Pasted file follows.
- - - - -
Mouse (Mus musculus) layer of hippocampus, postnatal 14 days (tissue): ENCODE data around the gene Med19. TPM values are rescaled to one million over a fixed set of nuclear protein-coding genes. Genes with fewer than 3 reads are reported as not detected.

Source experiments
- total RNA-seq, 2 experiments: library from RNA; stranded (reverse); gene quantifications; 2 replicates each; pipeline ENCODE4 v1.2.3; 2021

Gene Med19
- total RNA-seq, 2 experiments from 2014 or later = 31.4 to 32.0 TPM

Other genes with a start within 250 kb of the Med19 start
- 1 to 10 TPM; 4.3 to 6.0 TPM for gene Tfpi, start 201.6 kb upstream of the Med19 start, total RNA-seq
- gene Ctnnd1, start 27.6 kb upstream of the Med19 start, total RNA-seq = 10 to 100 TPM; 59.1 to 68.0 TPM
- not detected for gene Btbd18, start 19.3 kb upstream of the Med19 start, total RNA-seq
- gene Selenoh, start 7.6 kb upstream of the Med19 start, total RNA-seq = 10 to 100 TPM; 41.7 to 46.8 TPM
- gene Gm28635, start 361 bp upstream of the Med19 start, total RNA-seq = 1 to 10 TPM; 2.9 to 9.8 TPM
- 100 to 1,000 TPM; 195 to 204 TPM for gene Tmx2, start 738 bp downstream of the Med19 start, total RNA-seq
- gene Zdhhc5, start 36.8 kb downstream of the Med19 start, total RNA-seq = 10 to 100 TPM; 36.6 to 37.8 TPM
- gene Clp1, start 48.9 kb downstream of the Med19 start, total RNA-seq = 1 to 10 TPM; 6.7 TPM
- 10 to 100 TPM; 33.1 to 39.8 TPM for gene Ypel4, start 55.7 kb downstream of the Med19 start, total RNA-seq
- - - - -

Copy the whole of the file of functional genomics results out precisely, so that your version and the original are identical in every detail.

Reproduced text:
Mouse (Mus musculus) layer of hippocampus, postnatal 14 days (tissue): ENCODE data around the gene Med19. TPM values are rescaled to one million over a fixed set of nuclear protein-coding genes. Genes with fewer than 3 reads are reported as not detected.

Source experiments
- total RNA-seq, 2 experiments: library from RNA; stranded (reverse); gene quantifications; 2 replicates each; pipeline ENCODE4 v1.2.3; 2021

Gene Med19
- total RNA-seq, 2 experiments from 2014 or later = 31.4 to 32.0 TPM

Other genes with a start within 250 kb of the Med19 start
- 1 to 10 TPM; 4.3 to 6.0 TPM for gene Tfpi, start 201.6 kb upstream of the Med19 start, total RNA-seq
- gene Ctnnd1, start 27.6 kb upstream of the Med19 start, total RNA-seq = 10 to 100 TPM; 59.1 to 68.0 TPM
- not detected for gene Btbd18, start 19.3 kb upstream of the Med19 start, total RNA-seq
- gene Selenoh, start 7.6 kb upstream of the Med19 start, total RNA-seq = 10 to 100 TPM; 41.7 to 46.8 TPM
- gene Gm28635, start 361 bp upstream of the Med19 start, total RNA-seq = 1 to 10 TPM; 2.9 to 9.8 TPM
- 100 to 1,000 TPM; 195 to 204 TPM for gene Tmx2, start 738 bp downstream of the Med19 start, total RNA-seq
- gene Zdhhc5, start 36.8 kb downstream of the Med19 start, total RNA-seq = 10 to 100 TPM; 36.6 to 37.8 TPM
- gene Clp1, start 48.9 kb downstream of the Med19 start, total RNA-seq = 1 to 10 TPM; 6.7 TPM
- 10 to 100 TPM; 33.1 to 39.8 TPM for gene Ypel4, start 55.7 kb downstream of the Med19 start, total RNA-seq